Not all jobs are worth it. These interview candidates explain the reason why they didn’t accept a job offer and I can see why. Content has been edited for clarity purposes.
No One Looked Happy
“I was interviewing at a doctor’s office. They brought me in to start the interview and were showing me their system on the computer. It was filled with various colors that had to be changed depending on when the person got there when they were called in, and all of these ridiculous details had to be put in throughout each person’s moment in the office. I thought it was ridiculous and redundant.
Then, as they let me observe the patients coming in, it turned out to be an office where they were constantly prescribing Ritalin and other medications for children.
They would ask them the same things each time the child and parent came in such as, ‘Do you feel like killing yourself?’ and then they would simply be in and out like a revolving door with their medication.
I was not comfortable with that. Then I had to sit and listen to the doctor’s speech on what was expected of me and if I didn’t catch on within 30 days, I would be fired. The girls in the office were either very stiff or looked fearful of even speaking to me.
He said, ‘You are not allowed to eat or drink while working and you are not allowed to talk to each other. You got 30 minutes to eat or drink and then you are back to work.’
I knew with such lack of flexibility, stringent regimen, the fact that they were filling these children full of pills, and their ridiculous scheduling and computer system, there was no way I was going to work in an office like that. No one appeared happy. Not the employees or the parents and children.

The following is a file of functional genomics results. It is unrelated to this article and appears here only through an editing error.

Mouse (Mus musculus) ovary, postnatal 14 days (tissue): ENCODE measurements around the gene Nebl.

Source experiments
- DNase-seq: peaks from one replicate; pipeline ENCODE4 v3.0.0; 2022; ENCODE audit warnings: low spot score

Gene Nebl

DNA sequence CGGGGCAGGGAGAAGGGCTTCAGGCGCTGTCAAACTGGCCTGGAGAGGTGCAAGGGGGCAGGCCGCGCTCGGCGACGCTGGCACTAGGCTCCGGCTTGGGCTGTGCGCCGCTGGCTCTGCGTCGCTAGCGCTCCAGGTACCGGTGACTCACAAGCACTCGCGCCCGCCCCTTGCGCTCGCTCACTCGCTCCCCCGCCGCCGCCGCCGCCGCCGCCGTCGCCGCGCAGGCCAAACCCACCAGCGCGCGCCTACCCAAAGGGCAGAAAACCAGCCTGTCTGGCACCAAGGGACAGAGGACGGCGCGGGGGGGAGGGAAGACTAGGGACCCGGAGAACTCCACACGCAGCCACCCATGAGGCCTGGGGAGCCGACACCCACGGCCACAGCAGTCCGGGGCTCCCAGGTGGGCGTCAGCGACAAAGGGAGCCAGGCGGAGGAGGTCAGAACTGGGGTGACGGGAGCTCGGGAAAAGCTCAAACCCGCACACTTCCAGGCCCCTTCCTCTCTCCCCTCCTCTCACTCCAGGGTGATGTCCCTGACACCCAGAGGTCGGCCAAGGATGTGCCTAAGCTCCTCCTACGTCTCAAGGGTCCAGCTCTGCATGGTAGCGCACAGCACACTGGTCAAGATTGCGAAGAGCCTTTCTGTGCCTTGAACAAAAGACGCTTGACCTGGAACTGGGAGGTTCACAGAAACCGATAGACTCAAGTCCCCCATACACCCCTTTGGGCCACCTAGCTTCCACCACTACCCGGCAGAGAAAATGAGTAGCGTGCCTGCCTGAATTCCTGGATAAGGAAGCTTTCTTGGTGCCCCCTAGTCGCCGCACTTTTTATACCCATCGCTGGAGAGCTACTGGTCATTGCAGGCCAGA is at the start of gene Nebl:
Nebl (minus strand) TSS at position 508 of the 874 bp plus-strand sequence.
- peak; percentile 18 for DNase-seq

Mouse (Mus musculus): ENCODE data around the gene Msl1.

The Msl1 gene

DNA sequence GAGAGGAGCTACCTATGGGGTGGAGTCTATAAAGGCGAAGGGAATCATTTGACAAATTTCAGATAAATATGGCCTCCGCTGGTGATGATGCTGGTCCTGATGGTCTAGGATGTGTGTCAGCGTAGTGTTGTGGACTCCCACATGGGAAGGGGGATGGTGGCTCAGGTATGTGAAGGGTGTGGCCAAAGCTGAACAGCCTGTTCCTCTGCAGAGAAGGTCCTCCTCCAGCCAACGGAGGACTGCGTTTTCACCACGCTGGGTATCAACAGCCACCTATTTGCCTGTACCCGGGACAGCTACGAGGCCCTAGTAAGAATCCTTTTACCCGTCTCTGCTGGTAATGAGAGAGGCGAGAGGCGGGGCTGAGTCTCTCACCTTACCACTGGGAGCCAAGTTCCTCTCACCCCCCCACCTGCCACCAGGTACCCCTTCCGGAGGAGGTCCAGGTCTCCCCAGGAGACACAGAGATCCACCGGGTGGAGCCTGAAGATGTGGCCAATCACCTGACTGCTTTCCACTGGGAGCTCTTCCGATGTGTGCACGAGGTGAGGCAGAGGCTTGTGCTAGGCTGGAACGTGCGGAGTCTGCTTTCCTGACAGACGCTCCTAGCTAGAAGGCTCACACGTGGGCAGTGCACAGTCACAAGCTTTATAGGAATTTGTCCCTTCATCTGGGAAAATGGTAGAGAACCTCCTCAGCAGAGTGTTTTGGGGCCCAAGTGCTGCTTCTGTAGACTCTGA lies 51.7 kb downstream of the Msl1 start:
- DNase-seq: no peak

I’ve always worked with the public and my job was to make the client leave with a smile on their face. That was definitely not what this doctor’s office was about. They called me back and offered me the job and I turned it down. I can’t remember if I told them why I was turning down the job. Looking back I should have told them exactly what was on my mind.”
“I Hired Her To Fetch My Coffee”
“At the conclusion of an interview for a company in need of a general HR Manager, I realized this was one of those great experiences where I hit it off with the General Manager and the other people on the hiring panel. We were laughing and sharing stories off the record and pens down. We clicked and I had a great feeling, which just intensified when the GM asked me to stick around so the owner could meet me.
About ten minutes later, I stood up to greet a gruff-looking older man in a well-worn suit. He looked like an air traffic controller in the middle of a bad storm with fifty birds in the air, just the kind of severe and all-consumed no-nonsense personality that I’ve seen many times before. He sized me up in his eyes, cocked his head, and decided after a firm handshake, he would sit down with me. Without a word, everyone else left and I’d noticed they took all the air with them.
‘Okay,’ he said. ‘Here’s the deal. I know we gotta follow the laws to stay out of trouble, but I know my business and I know what works. I don’t hire women of a certain age because they cost me money when they get pregnant. I don’t mind it in the office so much because when a girl on the staff gets pregnant, I think of the time as my gift to the family, but older women and these single women who get pregnant, I don’t abide by that.’
He was so over the top that the only thing I could think of was that this was a test of some kind. Based on how the others spoke and acted during the interview I could not imagine them working for this caricature of a boss in 2012 AD.
He continued, ‘I don’t want to hear anything about tolerance training, sensitivity, or none of that nonsense. We’re men on the production floor and on the dock and I get the best work from them when they’re thinking like men, not wrapped up in feelings. I met my first wife here forty years ago. I hired her to fetch my coffee. She did it so well I married the hag. Found my second wife the same way. It’s good to be the king and I don’t need someone coming in to change all that. That something you feel you might fit into?’
I smiled this knowing, ‘I see what you’re doing’ grin, which confused him. I said, ‘Everything you just said could be pulled directly from a ‘what not to say to HR’ handbook for awful bosses. Have you had ANYONE tell you they’d help you run that kind of shop?’